While I write relatively openly about Eli and our lives, I try to keep some things private. You will never see his naked butt on any of my social media (though it is truly the cutest butt ever), you’ll not hear about potty training in great detail, nor will you ever see a picture of him sitting on a toilet. I have firm boundaries that are important to me. And this is one of those areas where if I didn’t feel like I needed some guidance, I would probably not share. But I do. Because I’ve never had a child before.
Eli has some…quirks. He’s always been a quirky kid, from infancy on. He had weird sleep patterns and weird eating patterns, but they worked for us and we rolled with them. He hated his crib with a passion of a thousand suns, and we rolled with it. But for the past 3-4 months, we’ve had a hard time rolling with things. All of this pre-dates our move, and though we have discussed the baby with him, I can say with great confidence that he has no idea what’s happening there.
A lot of it is normal toddler stuff, I know that, but other parts aren’t, and we’re struggling to figure out how to best support him right now, because frankly, we have no idea what we’re doing.
The first thing we noticed was the lining up. I know, I know. Lining things up is NORMAL. It’s a normal stage, it’s a good thing, it demonstrates good spatial awareness, as does the sorting. These are all true and I know it. And if he was just lining things up, I wouldn’t even mention it. But it’s not just lining things up. It’s spending hours lining things up and freaking out when they don’t stay, or when the space isn’t quite right, or when it’s time to clean up, or if, God help you, someone touches the line. When it was just cars, I was not terribly worried, but now it’s everything. It’s balls, it’s chalk. Last week at soccer, he lined up all the extra cones and screamed when someone dared touch one.
And I was less worried when he was playing with cars typically in addition to the lining up, but I have scarcely seen Eli drive a car on the ground or do anything with them other than line them up lately. I just have this weird prickly feeling about it and as much as I want to dismiss it, instead of the behavior fading, it just seems to keep escalating.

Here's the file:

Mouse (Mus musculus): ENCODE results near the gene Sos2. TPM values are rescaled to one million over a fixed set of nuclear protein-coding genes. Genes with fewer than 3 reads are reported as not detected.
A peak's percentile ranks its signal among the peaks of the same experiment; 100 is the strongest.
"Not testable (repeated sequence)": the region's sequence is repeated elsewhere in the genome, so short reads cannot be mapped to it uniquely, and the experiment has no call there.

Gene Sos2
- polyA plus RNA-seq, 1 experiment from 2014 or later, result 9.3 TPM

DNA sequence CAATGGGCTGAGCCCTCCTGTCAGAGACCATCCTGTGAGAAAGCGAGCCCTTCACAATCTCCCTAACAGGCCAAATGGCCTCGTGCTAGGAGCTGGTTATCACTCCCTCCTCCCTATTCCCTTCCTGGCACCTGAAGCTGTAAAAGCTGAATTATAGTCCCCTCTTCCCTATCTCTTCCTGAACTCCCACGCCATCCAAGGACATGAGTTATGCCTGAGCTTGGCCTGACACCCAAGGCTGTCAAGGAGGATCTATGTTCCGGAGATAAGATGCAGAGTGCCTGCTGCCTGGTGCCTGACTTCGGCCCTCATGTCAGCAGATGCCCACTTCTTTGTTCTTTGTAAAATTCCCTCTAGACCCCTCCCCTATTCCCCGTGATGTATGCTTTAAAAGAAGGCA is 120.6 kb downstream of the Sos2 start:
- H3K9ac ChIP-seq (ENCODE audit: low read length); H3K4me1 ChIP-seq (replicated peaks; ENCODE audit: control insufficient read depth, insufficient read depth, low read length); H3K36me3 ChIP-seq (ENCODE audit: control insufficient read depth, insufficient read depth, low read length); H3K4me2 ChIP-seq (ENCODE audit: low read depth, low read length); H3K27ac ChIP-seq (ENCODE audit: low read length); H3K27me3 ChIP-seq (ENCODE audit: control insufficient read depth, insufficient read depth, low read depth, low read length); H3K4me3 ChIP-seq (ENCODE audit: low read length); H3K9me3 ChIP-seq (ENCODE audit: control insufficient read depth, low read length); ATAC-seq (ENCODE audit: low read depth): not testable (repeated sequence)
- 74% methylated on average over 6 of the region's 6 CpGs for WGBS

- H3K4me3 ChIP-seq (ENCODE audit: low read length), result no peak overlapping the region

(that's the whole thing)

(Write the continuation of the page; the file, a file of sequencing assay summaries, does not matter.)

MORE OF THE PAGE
At the same time, he’s social. I mean, unbelievably, undeniably, loves to be the center of attention social. He’s his dad. He smiles, he hugs, he gives kisses, he makes eye contact, he talks in multi-word sentences that are mostly intelligible. He does all kinds of cool stuff. Our pediatrician gave us an autism screening tool and we had several concerning areas but the doctor said that Eli’s social skills are so astoundingly appropriate, that he didn’t even want to refer him for anything. Which was like 10% comforting and 90% confusing as all hell.
The big thing is that he’s struggling with is play. He has these rigid rules about things. Today he was playing with play dough with his cousin and I spotted the problem from a mile away, well before it began. My sister was rolling play dough into small balls and putting them on the tops of the play dough containers and Addie was taking the balls and squishing them. You know, playing. Eli came in and I knew the instant he saw the play dough that he was going to freak out because he could not deal with Addie taking a ball. Not like, he wanted it and was being possessive and she took it, but because then one container didn’t have a ball on top. And he screamed and cried. Not like cried because something had been taken away, cried like he couldn’t function. Couldn’t stop crying, was beside himself and unable to be redirected in any fashion. Just an absolute mess (this after a 3.5 hour nap).